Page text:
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Climbing

Climbing

Winter 2020

Climbing offers the entire climbing world: sport, trad, bouldering, walls, ice, alpine and mountains. In each issue we offer the richest stories on the vertical world you'll ever read, with award-winning photography. Climbing has earned its moniker as the journal of record for climbers worldwide.

国家:
United States
语言:
English
出版商:
Pocket Outdoor Media, LLC
出版周期:
Bimonthly
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6 期号

本期

1
caption contest, quick clips, re-gram

Caption Contest RUSSELL MAYES is the winner of our No. 375 Caption Contest, which we roll out each issue with hilarious cartoons from Jordan Peterson (@jordankpeterson_). To enter, stay tuned to Climbing.com and Climbing’s social channels. For his winning caption, Russell wins a Session harness from Wild Country. See climbing.com/captioncontest375 for more. QUICK CLIPS Each issue, we pick the best Quick Clip tip to run in print, and then post it and runner-up submissions online (climbing.com/quickclips375). “After a long fall on a steep climb, you may need to boink up the rope. Make this tiring task easier by using a prusik knot cinched high on your rope, and a quickdraw (or two) with both biners clipped to the tail end of the prusik cord to create a handle/s. Pull up and let go as…

6
a "waste of time"

“Now, I am supposed to go to the military,” explains Mert from Geyikbayiri, a village near Antalya in western Turkey and home to a robust local population of climbers. Aesthetically, it couldn’t be further from the army’s bare, dusty barracks. Pine, olive, pomegranate, and orange trees blanket the hillsides. On the valley’s north side, sunbaked limestone walls wait for next winter, when the Turkish climbers will share this crag with international tourists who come to sample the 2,000 sport routes. Like all Turkish men between the ages of 20 and 41, Mert is required to serve in the military. Guys like him comprise a big portion of the Turkish climbing community. “I don’t want to go. I will do my best not to go. It’s a waste of time, [and] time…

6
winter crag kit

A. Five Ten Kirigami $90 adult, $50 kids, adidas.com Not all rock shoes need to be pain-tolerance tests, which is something we often forget in our quest for ever more fine-tuned performance. Fortunately, Five Ten has kept both comfort and performance in mind with their affordable new Kirigami, among the friendliest shoes to hit the market this year. These minimalist shoes feature a double hook-and-loop closure and synthetic upper, but it was the neutral (read: flat lasted) fit and rounded toebox that really shone—you can keep these puppies on for extended sessions such as at the gym or on multi-pitch routes without any dreaded foot cramping. The shoes held a nice, crisp edge out of the box, then of course there was the Stealth C4 sole, which was reliably awesome for smearing…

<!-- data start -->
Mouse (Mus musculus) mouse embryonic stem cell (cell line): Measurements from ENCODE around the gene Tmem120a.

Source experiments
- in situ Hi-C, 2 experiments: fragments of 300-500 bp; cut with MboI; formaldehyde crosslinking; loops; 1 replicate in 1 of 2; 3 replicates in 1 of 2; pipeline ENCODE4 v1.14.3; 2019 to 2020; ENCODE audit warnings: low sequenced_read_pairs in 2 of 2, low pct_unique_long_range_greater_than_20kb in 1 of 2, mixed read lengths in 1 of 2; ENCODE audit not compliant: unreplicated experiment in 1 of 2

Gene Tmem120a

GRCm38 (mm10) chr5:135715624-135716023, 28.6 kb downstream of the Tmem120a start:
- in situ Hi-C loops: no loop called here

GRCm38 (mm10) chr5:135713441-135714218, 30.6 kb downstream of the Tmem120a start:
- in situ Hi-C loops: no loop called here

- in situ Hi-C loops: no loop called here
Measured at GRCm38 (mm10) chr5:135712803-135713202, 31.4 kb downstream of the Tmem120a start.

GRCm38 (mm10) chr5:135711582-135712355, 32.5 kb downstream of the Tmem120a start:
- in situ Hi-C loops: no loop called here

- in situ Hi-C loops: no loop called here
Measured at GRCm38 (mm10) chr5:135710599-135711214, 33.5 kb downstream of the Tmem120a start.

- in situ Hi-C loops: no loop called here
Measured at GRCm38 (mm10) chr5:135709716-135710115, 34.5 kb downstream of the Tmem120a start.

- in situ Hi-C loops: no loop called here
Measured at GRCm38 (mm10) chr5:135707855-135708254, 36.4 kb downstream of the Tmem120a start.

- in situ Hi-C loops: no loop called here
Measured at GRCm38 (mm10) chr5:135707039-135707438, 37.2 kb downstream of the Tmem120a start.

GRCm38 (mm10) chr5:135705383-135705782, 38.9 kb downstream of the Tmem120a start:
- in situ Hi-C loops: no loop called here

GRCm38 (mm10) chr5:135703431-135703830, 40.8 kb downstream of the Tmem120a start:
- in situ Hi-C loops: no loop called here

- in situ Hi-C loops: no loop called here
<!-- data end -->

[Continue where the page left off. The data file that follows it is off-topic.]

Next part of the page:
9
why we wobble: understand, manage, and channel your anger to climb your hardest

Each spring, my husband, Dustin, and I make a pilgrimage to Moab and visit the Big Bend Boulders. There in May 2019, I aimed to repeat a sandbagged V0 called Upwardly Mobile on the Hueco Traverse Boulder. A group was working the climb, and they happily let us join. I jumped on and, after two hasty, ill-conceived moves, found myself deposited rudely back on the crashpads. I could feel frustration bubbling but managed to stay calm enough to try again. The second time I came off trying to pull over the low lip. That’s when I lost it. I punched the sandstone, stood up, kicked my crashpad, and stalked away, leaving Dustin to field sideways glances from our new acquaintances. I’d had a classic wobbler, defined in the Climbing Dictionary as…

10
the pioneer way, guey: how mineral del chico became méxico's first world-class bouldering destination

“Dudes, I’m not even gonna try to do college,” the plucky 17-year-old declared to his parents. “I want to be a rock climber. I’m going to Europe—fuck it.” It was 2001 and Diego López Montull left his home country of México for Spain with 45 euros in his pocket. His return would pioneer a new direction for the sport. México, long steeped in aid and sport climbing, needed a wild-child spirit to bring bouldering to the masses. As a teenager, Montull was known for his rambunctiousness. He was once kicked off his soccer team and out of school within the same week. When he found climbing at 14, he was trained with an ethos of “Here’s how to bolt, now go bolt your own,” a galvanizing responsibility that set him on…

7
the ties that bind: 33 new rules to bring the community together

Open any email from a brand or retailer since March 2020. What does it start with? “In these unprecedented times…” or some other recycled nonsense before they inevitably either A) ask for you money since the coronavirus pandemic has put them on their heels, or B) beg for preemptive forgiveness for whatever racist acts they either facilitated or deliberately overlooked before everyone said, “Enough is enough.” They’re right: These are unprecedented times. But don’t look for solace in the status quo. The world is in upheaval—hopefully for the better—which means it’s time that climbing also took a long, hard look at itself and made some changes. As your self-appointed arbiter of right and wrong (hey, my name’s on the Climbing masthead as a contributing editor, whatever that means), I’m here to…